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FOR IMMEDIATE RELEASE
March 19, 2007
Settlement reached in voter registration lawsuit

 Olympia… Secretary of State  Sam Reed and Attorney General Rob McKenna announced today a settlement has been reached in the federal court lawsuit filed by the Brennan Center for Justice in New York City.

The Secretary of State’s Office was sued in May 2006 for requiring that the identity of each voter registration applicant be verified before a person can become a registered voter and vote, as outlined in Washington State law.

“We have insisted throughout this case that no ballots should be accepted from a newly registered voter until an acceptable form of identification has been provided,” said Secretary of State Sam Reed. “The 2000 Presidential election highlighted the need for voter identification when dogs were found on the nation’s voter rolls. I am pleased the settlement reached in this case requires that only voters who have proven their identity may vote.”

The settlement was reached between the Office of the Secretary of State and plaintiff organizations represented by the Brennan Center for Justice and local counsel. The settlement allows for voter registration applications that fail to match data on file with the Department of Licensing or the Social Security Administration to be provisionally registered. The provisional registrations are flagged advising that a ballot from that voter may not be counted until an acceptable form of identification is provided.

“The Attorney General’s Office is proud to have been able to help the Secretary of State bring this case to a resolution that respects voters’ rights while preserving the integrity and accountability of our elections system,” said Attorney General Rob McKenna. "Congratulations to our attorneys, Deputy Solicitors General Jim Pharris and Jeff Even and Special Assistant Attorney General for Government Accountability Greg Overstreet, for their work on this case."

Background

Prior to the lawsuit, state law required election workers to contact the voter registration applicant and request clarifying information. If the voter did not respond within 45 days, the statute required that the registration application be rejected, although the voter was free to submit another application with new information.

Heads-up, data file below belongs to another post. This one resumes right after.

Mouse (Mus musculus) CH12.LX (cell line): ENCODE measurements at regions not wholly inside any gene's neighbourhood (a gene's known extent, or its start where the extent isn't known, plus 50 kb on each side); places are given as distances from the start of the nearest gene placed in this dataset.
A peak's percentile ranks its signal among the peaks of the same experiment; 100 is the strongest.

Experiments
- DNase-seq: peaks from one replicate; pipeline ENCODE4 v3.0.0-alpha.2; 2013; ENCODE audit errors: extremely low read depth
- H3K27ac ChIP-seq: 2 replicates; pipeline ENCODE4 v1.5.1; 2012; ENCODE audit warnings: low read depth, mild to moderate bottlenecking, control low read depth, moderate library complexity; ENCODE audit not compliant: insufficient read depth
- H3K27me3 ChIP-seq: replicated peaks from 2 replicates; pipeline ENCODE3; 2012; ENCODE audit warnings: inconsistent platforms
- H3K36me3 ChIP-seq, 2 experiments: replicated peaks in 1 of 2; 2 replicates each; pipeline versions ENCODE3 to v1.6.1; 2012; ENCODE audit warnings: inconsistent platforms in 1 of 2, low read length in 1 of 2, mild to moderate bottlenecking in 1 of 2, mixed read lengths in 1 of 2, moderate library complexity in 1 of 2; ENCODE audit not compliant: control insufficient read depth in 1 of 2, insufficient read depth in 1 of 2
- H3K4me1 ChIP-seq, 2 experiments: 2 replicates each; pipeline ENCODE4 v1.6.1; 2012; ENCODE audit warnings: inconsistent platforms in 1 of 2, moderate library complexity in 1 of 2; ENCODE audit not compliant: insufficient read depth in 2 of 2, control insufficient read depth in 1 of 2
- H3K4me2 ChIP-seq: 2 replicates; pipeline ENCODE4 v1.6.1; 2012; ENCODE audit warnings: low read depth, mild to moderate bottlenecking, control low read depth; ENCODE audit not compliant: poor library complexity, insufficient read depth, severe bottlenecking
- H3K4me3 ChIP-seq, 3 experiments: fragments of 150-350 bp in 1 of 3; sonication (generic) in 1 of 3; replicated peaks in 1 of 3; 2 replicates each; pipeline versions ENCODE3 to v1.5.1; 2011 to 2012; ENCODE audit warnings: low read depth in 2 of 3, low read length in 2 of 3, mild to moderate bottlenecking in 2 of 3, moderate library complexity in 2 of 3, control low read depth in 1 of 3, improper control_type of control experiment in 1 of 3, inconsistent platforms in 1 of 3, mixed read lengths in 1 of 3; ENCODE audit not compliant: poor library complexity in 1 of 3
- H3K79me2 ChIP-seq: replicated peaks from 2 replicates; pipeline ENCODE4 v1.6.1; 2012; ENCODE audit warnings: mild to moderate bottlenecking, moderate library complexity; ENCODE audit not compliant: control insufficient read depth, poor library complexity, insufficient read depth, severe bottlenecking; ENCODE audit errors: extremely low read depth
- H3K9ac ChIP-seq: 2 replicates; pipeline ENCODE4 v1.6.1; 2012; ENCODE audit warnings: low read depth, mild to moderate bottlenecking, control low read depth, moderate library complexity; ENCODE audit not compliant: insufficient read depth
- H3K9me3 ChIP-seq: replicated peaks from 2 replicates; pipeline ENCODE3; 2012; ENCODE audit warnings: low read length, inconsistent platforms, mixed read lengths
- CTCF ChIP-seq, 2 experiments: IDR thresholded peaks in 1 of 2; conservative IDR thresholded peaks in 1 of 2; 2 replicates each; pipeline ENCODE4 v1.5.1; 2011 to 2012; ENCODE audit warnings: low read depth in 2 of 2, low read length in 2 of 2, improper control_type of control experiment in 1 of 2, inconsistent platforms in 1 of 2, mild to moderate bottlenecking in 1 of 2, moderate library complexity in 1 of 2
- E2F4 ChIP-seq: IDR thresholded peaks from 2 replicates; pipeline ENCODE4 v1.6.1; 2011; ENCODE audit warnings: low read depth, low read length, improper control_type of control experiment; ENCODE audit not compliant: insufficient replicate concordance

In August 2006, the U.S. District Court for the Western District of Washington ruled that, under federal law, the state may not reject a voter registration application because the information on the form does not match information on file with the Department of Licensing or the Social Security Administration. Information may not match for a variety of reasons, including data entry errors by the voter, the state or the Social Security Administration.

Under the terms of the settlement, the state will provisionally register each of these voters, but will not count the ballot until proper identification is provided. This impacts a very small portion of the registered voters in the state, less than one percent.

A provisionally registered person who votes at the polls will be required to provide identification prior to voting, and a mail ballot will be held until the voter provides identification. When the voter is provisionally registered, election administrators contact the voter to request additional identification.

View the full settlement

For more information contact:  
Joanie Deutsch, Acting Communications Director, Secretary of State's Office, (360) 902-4173
Janelle Guthrie, Communications Director, Attorney General's Office, (360) 586-0725

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